Having concluded our discussion of Moral Theology last time, we find ourselves in something of a bind.
- Either Moral Relativism is true or Moral Theology is true.
- Moral Relativism is not true.
- Therefore, Moral Theology is true.
Yet our Standards of Evaluation (Clarity, Coherence, and Reflective Equilibrium) were almost as unsparing with respect to Moral Theology. That is, the Standards dismiss Cultural Ethical Relativism and Subjectivism as possibly true moral normative theories, but if morality is not relative it must be absolute in some sense of the word. The usual place to find ethical absolutes is in religion, yet the Standards also reject Divine Command Theory and Natural Law Theory.
At this point it is tempting to throw one's hands up and protest that we simply have no idea whether any good reason can ever be given for the moral rightness or wrongness of an action. If we cannot have recourse to supernatural sources for moral norms, how shall we find them in the natural world? Didn't Hume, after all, teach us that we can't?
One response to is to argue that (1) is a false dilemma, which simply means that we have to find some further alternative to both Moral Relativism and Moral Theology.
Put simply, our challenge at this point is to find a non-relative, non-theological moral normative theory, since neither alternative, Divine Command Theory or Natural Law Theory, is plausible in light of the Standards of Clarity, Coherence, and Reflective Equilibrium. Today we got started on the first of three major moral normative theories which attempt to provide this alternative.
Utilitarian Ethical Theory (UET) is a cluster of theories all of which start from the notion that the morality of an action is determined by its consequences. Crudely put, right actions have good consequences; wrong actions have bad consequences. Exactly how we determine the good in good consequences or the bad in bad consequences is a problem for axiology, or the study of value. We might argue, for example, that happiness is the sole intrinsic good, where intrinsic goods are those goods sought for their own sake and extrinsic or instrumental goods are sought for the sake of something else. If happiness is the sole intrinsic good, then those states of affairs which bring about greater happiness are intrinsically more valuable than states of affairs which do not. If, further, we seek to maximize happiness by our actions for the greatest number considered equally, we have the core idea of what we shall call Classical Utilitarianism (CU).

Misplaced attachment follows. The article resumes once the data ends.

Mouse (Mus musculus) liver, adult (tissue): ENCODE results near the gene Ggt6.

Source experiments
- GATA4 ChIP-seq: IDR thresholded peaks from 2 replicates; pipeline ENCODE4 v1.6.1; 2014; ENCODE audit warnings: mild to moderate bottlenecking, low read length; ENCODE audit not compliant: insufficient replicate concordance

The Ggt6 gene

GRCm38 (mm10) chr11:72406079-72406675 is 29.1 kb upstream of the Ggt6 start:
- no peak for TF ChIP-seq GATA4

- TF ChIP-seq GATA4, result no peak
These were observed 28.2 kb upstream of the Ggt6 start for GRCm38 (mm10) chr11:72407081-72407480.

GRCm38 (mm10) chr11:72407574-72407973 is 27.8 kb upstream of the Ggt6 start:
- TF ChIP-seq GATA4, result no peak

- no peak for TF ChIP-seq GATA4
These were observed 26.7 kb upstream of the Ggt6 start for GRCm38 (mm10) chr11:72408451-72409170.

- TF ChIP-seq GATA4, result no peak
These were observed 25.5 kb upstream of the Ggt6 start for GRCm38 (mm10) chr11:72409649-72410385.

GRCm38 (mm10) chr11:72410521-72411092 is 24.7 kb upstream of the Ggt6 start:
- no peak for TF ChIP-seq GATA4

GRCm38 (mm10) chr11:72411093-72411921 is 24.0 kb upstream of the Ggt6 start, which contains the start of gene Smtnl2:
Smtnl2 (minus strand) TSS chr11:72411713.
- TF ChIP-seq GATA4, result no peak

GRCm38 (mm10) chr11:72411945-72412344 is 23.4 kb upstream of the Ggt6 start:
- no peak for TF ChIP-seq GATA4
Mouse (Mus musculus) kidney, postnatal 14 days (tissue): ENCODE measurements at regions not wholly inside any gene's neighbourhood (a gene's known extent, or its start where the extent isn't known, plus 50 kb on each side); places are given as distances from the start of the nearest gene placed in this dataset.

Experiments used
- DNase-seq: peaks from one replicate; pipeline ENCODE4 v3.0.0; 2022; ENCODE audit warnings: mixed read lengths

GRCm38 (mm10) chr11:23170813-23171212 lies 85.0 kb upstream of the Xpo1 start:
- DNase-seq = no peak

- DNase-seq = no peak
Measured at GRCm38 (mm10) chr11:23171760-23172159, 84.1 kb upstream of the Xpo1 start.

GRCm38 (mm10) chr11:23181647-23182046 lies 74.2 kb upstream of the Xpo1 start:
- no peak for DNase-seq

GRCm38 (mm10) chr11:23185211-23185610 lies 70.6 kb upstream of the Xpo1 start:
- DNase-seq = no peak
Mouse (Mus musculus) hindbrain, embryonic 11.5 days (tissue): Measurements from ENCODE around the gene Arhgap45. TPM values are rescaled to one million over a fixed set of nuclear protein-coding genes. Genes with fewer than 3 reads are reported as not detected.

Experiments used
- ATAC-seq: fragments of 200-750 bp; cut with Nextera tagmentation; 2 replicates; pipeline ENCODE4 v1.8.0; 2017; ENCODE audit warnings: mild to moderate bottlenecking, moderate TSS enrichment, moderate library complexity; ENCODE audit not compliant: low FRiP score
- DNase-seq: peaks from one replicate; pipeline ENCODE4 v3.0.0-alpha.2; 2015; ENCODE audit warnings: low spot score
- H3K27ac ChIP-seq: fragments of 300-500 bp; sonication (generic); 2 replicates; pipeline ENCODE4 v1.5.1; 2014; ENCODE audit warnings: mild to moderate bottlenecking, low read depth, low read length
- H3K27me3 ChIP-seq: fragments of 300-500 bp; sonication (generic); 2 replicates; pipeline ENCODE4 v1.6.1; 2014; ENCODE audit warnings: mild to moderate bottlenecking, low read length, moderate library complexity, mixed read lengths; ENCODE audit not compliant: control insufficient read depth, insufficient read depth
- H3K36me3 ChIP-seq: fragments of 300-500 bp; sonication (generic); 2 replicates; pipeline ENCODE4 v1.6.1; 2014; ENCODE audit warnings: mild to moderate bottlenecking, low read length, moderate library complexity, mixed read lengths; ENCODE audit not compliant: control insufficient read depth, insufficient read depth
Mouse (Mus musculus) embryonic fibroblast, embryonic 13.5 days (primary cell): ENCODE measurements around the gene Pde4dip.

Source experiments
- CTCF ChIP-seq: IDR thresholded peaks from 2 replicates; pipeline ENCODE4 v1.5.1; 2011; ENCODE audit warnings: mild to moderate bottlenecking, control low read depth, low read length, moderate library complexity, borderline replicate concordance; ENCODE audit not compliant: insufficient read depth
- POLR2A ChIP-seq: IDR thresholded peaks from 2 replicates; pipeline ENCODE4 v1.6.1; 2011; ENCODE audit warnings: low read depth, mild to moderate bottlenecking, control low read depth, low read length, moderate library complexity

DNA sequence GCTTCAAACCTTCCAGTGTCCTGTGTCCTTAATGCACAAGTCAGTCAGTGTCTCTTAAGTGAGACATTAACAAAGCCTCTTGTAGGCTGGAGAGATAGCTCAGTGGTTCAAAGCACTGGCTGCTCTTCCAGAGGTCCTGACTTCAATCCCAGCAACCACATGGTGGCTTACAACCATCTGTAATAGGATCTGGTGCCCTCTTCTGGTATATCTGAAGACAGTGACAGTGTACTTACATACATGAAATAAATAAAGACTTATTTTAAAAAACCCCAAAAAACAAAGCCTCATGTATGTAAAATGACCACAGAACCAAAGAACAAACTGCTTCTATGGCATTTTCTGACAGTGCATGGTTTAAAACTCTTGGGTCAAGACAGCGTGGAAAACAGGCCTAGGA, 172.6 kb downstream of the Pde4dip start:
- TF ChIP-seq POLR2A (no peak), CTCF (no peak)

We went on today to catalog the rather interesting properties of Classical Utilitarianism. We argued in particular that CU's assumption that happiness is the sole intrinsic good (eudaimonism) may be problematic, since it can be argued that happiness is not the sole intrinsic good. Indeed, it would seem that such things as honor and friendship are also intrinsic goods, given our arguments. Responding to this objection often consists of changing the measure of utility. If happiness is not the sole intrinsic good, then we reject happiness as the measure of utility. Possible alternative measures are pleasure (hedonism), kinds of pleasure (qualified hedonism), best interests (idealism), or preferences (preferentialism). By changing how they measure utility, the utilitarian is able to meet the criticism that happiness is not the sole intrinsic good by developing what amount to alternative utilitarian ethical theories to CU. Utilitarianism thus shows us that the idea of utility is rich indeed.
So happiness may not be all that matters, but utilitarianism understood as an approach to developing ethical theory has available to it many alternatives. What all the resulting utilitarian theories share in common, however, is a commitment to the view that morality is fundamentally a matter of consequences. When we ask about the morality of an action, we are really asking whether it has good or bad consequences. Yet we must ask, are consequences really all that matter? We'll take up that question next time, in advance of the second examination.